We were ‘lucky’ enough to see and smell the rare flower, which blooms once every few years.

In Japan, there is a famous saying: “kusai mono ni futa“. Translated literally, it means “put a lid on something smelly” and it usually refers to covering up or hushing up scandals. However, here at SoraNews24, we actually gravitate towards things with unsavoury smells. In the past we’ve tried eating surströmming, the notoriously stinky Swedish fish, and one time our boss made us smell his unwashed socks that had been worn for five days straight. Rather than put a lid on anything smelly we might find, we welcome it with open arms, because in the end seeing other people endure foul smells is just plain entertaining.

So when we heard info from Tokyo’s Jindai Botanical Gardens that their corpse flower was about to bloom, we rushed down as soon as we could. You see, the corpse flower is not only incredibly rare to see bloom, it also has an intensely foul aroma, and is often referred to as the world’s stinkiest flower.

The corpse flower, so-called because the smell it emits after blooming is like a corpse, only flowers once every few years. On top of that, it blooms for just two days during its cycle.

The plant is native to Indonesia, but there are a few places around Japan that are growing their own corpse flowers. The Jindai Botanical Gardens (where we visited) and the Tsukuba Experimental Botanical Gardens have so far produced five blooming corpse flowers.

▼ The previous four generations of corpse flower at the Jindai Botanical Gardens

This corpse flower was especially exciting for flower fans as both the leaves and flowers emerged from the buds at the same time, which has only happened twice in recorded history. Such a big event this was in the world of horticulture that, since the announcement that the flower was due to bloom any day soon, the park temporarily opened on Mondays, when they are normally closed, just in case the flower bloomed!

The plant’s flowers start to bloom in the evening, so our reporter Mariko Ohanabatake headed to the botanical park as the sun started to set. The smell is said to be the most intense on the first night it blooms, so Mariko took one last deep breath before entering.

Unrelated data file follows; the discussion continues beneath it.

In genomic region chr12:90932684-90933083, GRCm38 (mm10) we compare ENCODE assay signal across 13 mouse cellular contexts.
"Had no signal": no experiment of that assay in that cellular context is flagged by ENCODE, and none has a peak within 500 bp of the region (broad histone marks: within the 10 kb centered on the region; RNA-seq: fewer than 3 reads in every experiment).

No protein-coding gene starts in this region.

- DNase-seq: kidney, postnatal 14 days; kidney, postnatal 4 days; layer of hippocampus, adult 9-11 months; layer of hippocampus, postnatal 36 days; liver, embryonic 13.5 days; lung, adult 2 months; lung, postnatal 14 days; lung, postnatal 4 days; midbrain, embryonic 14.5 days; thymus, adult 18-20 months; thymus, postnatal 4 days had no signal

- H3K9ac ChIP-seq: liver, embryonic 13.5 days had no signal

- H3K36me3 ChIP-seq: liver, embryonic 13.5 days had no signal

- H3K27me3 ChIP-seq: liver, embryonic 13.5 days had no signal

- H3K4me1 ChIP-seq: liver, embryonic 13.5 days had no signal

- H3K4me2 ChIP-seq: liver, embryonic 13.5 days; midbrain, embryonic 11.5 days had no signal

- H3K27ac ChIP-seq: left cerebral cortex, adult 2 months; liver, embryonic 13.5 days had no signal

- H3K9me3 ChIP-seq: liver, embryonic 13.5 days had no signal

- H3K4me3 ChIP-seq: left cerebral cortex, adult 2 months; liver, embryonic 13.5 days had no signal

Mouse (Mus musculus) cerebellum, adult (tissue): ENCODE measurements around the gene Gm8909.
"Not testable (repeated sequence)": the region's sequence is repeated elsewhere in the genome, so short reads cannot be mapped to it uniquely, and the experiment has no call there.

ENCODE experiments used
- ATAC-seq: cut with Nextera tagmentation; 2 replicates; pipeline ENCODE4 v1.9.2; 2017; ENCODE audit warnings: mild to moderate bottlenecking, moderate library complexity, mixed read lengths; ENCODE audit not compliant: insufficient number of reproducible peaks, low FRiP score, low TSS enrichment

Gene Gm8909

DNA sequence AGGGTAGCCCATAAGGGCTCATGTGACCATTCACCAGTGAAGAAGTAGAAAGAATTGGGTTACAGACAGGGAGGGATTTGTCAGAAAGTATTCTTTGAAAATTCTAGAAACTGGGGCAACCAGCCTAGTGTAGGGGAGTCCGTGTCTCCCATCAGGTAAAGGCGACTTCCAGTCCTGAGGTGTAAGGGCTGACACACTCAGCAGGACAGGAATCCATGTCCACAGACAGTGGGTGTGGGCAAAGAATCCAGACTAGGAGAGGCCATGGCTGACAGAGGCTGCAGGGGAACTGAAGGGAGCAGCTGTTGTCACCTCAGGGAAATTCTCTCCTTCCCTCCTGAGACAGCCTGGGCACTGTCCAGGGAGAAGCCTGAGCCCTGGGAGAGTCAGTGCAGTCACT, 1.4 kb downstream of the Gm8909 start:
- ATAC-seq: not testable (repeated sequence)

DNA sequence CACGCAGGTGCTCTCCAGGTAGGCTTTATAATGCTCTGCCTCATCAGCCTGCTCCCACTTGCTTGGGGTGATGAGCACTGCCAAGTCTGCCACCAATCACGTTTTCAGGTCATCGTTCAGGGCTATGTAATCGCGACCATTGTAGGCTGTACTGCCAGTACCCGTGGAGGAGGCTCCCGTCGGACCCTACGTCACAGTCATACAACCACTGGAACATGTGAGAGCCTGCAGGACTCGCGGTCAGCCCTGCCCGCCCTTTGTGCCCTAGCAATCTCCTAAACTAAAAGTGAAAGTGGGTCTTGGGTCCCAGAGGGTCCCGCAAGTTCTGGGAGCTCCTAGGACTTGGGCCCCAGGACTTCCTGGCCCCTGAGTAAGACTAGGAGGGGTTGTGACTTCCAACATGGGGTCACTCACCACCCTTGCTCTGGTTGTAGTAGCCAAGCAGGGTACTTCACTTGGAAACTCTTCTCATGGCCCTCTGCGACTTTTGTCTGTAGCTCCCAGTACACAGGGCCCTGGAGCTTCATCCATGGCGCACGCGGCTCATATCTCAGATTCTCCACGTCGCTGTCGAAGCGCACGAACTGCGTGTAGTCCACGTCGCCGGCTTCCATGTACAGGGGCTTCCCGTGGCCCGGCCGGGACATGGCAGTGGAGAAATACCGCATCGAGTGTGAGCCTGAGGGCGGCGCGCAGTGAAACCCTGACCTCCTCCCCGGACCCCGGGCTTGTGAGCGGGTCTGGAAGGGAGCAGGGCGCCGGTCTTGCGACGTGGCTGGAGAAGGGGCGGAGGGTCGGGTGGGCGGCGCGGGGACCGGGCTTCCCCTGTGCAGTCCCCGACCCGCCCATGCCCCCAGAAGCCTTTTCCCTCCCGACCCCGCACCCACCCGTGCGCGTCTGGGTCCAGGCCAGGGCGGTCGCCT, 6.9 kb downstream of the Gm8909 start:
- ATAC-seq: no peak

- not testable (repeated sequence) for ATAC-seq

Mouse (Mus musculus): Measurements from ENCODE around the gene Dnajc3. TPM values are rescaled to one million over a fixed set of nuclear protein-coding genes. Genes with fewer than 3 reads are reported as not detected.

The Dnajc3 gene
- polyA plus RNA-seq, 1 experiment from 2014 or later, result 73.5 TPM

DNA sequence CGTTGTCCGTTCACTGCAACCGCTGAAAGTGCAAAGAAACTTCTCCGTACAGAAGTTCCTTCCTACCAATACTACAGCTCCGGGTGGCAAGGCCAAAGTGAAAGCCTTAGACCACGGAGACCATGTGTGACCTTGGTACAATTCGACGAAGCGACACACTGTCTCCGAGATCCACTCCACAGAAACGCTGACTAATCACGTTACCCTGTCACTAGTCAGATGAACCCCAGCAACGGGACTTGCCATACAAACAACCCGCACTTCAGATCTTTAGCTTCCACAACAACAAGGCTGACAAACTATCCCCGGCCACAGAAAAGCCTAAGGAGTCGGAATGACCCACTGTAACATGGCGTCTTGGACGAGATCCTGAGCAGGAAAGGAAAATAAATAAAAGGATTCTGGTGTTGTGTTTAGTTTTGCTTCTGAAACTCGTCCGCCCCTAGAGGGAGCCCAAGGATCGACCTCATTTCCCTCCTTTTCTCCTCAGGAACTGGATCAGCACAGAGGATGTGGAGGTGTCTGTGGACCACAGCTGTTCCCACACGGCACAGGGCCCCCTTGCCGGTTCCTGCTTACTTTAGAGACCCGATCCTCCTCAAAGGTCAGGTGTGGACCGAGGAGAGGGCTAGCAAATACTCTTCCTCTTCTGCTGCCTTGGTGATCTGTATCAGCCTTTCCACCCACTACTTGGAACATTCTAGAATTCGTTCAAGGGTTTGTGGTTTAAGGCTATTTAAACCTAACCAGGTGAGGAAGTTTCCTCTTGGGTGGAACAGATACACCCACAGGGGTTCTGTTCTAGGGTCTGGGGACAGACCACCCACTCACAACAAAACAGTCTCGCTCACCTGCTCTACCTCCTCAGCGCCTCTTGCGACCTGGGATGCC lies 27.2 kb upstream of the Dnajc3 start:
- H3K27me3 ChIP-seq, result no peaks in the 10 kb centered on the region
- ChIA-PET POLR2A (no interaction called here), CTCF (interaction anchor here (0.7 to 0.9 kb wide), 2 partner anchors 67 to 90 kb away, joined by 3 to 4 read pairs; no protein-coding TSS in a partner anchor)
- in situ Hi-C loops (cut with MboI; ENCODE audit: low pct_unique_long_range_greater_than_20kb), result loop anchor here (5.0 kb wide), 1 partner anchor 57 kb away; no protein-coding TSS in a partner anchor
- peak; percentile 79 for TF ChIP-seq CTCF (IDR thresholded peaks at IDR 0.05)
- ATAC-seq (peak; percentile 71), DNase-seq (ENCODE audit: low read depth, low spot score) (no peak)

She was guided towards the greenhouse by a member of staff, who helpfully asked her, “Are you ok with bad smells?” Mariko, as a member of the SoraNews24 team, naturally gets more excited the worse the smell is, but knew better than to say such a strange thing out loud, so just nodded.

But as she opened the door to the greenhouse…

▼ … she was met with an overwhelmingly revolting stench, that made even a seasoned professional like her flinch!

Even though she had barely crossed the entrance to the greenhouse, Mariko could already smell the foul aroma of the corpse plant. In her mind, she’d imagined the ‘stench radius’ of the corpse flower as roughly an arm’s length around the plant…

▼ Mariko’s imagined ‘stench radius’

… but actually the smell extended much, much further out, like this —

▼ The stench spread a lot further.

Even now, as she was standing at a considerable distance from the plant, Mariko could smell notes of ‘garbage dump in the summer’. Wonderful, but at least she wasn’t at ‘rotting corpse’ level just yet. Would that change the closer to the plant Mariko got?

The corpse flower looked very unique, with large leaves growing on the right and reddish-purple flowers on the left. The flowers can grow up to three meters (9.8 feet) in size, but because the leaves and flower bloomed at the same time, this one was a little shorter.

The smaller size didn’t stop it from smelling awful though, and as Mariko edged closer to the plant the scent got worse.

With the dark atmosphere of the greenhouse at night and the unique-looking flower, it was almost like Mariko was admiring a piece of modern art.

Using a stepladder, Mariko was able to get up close and get a proper whiff of the flower. As she peered into the plant, she was met with the aroma of ‘outdoor festival toilets in the middle of summer’.

But why does the corpse flower have such a rancid smell? Most flowers emit sweet scents to attract insects, which in turn help them reproduce through pollination. Amazingly, the corpse flower’s unique scent works in the same way — the foul odour attracts carrion beetles and flesh flies, who are drawn to the smell of decaying meat. 

The corpse flower is an endangered species, with fewer than 1,000 plants left in the wild, so being able to see it in person is a real treat regardless of whether or not it’s flowering. The corpse flower will remain on display at the Jindai Botanical Gardens. Even though it won’t bloom now for at least two years, it is still a rare and unique flower and definitely worth seeing!

And should you get the chance to see (and smell) it when it is in bloom, Mariko recommends taking it — just make sure you have a strong stomach to handle its deathly scent.

Park information
Jindai Botanical Gardens / 神代植物公園
Address: Tokyo-to, Chofu-shi, Jindaiji Motomachi 5-31-10
Open 8:30a.m – 5:00p.m
Closed Mondays

Photos ©SoraNews24
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